The independence of the judiciary has come into question in this administration; as it was in the past and previous dispensations. The funding and the manipulation of the judiciary process are high. So, when you don’t have all of this in place you can’t be talking of democracy, at the moment we have civil rule and not democracy.
All of us sacrifice a lot, look at the late Ken Saro-wiwa, the Abiola family, all these are heroes of the past. We sacrifice for human rights in the country and as a lawyer we are getting a far more disturbing state of human right in the country now.
########Are you worried about the human right record of this administration?
It is worrisome, look at your colleagues, from Sowore, Agba Jalingo they were attacked and imprisoned.
They go out to attack and muzzle the media; it is a former American President that said; if you give me a large military and a free press, I would take free press to drive democracy.
The place of the media and the press is very important and the constitution gives the press the power to hold government accountable to do their work.
The Freedom of Information Bill is there to hold them accountable; it gives the press the constitutional right to check any effort to undermine this power as pillar of democracy, this is the reason we are getting this resistance in the way you are seeing.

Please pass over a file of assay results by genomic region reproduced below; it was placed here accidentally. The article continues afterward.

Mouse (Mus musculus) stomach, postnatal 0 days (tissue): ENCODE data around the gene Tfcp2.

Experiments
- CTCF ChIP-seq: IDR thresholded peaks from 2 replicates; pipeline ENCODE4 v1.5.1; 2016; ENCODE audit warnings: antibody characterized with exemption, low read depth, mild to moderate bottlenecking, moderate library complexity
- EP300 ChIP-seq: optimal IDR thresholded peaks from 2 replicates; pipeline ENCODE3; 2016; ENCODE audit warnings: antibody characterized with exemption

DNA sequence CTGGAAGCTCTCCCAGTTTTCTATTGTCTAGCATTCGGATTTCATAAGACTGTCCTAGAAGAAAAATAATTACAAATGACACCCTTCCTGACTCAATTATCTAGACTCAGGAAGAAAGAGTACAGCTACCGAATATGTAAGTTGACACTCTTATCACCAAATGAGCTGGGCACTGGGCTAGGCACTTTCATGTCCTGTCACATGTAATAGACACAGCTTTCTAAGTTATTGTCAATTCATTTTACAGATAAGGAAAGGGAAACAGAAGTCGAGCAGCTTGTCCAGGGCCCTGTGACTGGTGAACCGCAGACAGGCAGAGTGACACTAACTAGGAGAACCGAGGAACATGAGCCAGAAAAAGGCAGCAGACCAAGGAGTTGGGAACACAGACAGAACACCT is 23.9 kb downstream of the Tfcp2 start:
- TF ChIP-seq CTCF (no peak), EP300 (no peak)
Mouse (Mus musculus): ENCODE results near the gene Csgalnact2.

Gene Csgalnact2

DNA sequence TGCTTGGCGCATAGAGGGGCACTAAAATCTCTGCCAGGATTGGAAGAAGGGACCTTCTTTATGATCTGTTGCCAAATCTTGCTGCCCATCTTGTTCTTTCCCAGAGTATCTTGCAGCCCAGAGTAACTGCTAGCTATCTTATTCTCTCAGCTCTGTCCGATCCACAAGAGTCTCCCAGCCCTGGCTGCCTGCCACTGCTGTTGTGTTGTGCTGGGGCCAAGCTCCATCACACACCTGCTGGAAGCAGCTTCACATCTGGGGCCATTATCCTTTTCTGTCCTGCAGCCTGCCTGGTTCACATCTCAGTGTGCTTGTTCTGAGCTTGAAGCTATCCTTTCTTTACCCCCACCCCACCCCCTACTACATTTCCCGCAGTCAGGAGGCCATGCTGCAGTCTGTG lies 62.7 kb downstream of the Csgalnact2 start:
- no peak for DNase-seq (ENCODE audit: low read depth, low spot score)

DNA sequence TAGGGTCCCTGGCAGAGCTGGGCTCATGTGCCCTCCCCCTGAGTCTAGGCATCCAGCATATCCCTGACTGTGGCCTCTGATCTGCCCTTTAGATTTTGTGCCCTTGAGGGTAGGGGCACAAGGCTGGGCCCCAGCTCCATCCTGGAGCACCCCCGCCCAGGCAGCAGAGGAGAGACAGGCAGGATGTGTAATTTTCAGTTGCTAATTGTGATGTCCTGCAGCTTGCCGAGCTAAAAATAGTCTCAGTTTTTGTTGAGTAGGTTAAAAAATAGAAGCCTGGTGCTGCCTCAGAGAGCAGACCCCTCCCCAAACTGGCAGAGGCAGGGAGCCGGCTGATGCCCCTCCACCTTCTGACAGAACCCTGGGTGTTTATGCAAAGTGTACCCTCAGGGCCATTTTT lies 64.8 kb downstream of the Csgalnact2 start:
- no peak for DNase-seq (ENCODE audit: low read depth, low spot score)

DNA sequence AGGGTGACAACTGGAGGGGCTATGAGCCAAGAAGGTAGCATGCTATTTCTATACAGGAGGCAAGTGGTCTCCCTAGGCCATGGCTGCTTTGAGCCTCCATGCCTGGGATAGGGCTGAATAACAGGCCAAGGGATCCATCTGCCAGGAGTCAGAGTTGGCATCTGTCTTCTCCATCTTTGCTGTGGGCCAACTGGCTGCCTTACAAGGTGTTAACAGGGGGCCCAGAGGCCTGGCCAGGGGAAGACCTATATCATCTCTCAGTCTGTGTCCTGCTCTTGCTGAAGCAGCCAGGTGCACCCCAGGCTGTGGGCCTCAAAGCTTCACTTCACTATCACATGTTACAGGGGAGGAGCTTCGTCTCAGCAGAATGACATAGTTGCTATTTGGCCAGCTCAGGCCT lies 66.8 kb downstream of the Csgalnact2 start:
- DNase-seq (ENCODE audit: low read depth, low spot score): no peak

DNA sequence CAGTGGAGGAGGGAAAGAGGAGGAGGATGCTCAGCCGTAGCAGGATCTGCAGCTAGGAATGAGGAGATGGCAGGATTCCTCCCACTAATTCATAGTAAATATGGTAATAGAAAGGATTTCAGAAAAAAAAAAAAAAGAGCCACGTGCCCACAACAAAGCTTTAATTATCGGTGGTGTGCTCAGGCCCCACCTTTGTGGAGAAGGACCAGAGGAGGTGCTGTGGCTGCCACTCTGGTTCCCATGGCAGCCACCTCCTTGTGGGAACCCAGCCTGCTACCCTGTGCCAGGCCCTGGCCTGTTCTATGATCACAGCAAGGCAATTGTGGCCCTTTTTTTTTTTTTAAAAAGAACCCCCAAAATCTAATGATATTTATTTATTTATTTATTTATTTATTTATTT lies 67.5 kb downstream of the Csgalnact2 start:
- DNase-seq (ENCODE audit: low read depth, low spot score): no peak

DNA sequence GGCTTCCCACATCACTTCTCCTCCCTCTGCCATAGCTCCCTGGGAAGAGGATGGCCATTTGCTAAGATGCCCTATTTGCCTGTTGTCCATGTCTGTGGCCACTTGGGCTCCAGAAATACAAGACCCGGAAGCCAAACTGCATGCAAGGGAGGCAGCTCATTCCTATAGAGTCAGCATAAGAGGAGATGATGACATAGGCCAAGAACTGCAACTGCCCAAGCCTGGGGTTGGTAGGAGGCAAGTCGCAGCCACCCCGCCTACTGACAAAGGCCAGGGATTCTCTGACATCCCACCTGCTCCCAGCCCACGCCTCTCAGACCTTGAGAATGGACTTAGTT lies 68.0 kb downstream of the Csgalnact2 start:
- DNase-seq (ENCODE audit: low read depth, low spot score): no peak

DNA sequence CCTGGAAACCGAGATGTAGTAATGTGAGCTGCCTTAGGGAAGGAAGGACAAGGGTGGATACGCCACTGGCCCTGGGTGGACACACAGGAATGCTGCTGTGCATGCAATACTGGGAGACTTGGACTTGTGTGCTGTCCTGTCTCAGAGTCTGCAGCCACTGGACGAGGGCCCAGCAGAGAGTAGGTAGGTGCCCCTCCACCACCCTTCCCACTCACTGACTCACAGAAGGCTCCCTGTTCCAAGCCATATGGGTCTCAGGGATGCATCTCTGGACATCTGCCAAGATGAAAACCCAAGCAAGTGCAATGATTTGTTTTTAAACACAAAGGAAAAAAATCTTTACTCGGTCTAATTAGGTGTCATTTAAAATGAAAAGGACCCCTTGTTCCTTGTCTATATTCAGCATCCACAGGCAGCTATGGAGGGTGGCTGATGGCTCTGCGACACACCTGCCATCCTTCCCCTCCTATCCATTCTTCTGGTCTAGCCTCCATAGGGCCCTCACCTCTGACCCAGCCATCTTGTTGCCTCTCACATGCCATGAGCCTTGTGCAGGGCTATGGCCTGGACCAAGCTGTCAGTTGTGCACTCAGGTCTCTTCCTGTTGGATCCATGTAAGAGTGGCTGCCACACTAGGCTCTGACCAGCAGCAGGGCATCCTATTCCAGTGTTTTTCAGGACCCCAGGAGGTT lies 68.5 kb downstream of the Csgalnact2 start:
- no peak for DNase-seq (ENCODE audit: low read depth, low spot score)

#######What do you think needs to be put in place to put our democracy on the right track and footing?
Our democratisation is not only by the deficiency of our electoral laws. It has suffered several deficiencies and so much need to be done and put in place to regain confidence of the people. Justice is rooted on the confidence of the people; we should change this attitude of thinking the media can be muzzled, the role of the media cannot be overemphasised. There had been electoral changes over the years; there is hardly any election circle where there is no electoral amendment.
###########What is your view on the clamour for restructuring of the country?
It is important that in the last few years we have had national conference, but it was not sovereign national conference, they said that it was too revolutionary because they were scared of it and they beneficiary of the system. That brought about the change of the word from a sovereign national conference to national conference.
The national conference happened in virtually all the regime and civilian administrations, but nothing happened because the sovereign was not there and it is what would bring life to the conferences.
We shy away from restructuring, but it is inevitable. What we also need is a reform in the way that we carry out the affairs of the country. We should give power of governance to the people; it is within their right, you need to empower the Nigerian to take over the governance of the country. If you want to pursue economic restructuring, you may continue to hear that Nigeria is very rich but the people are poor.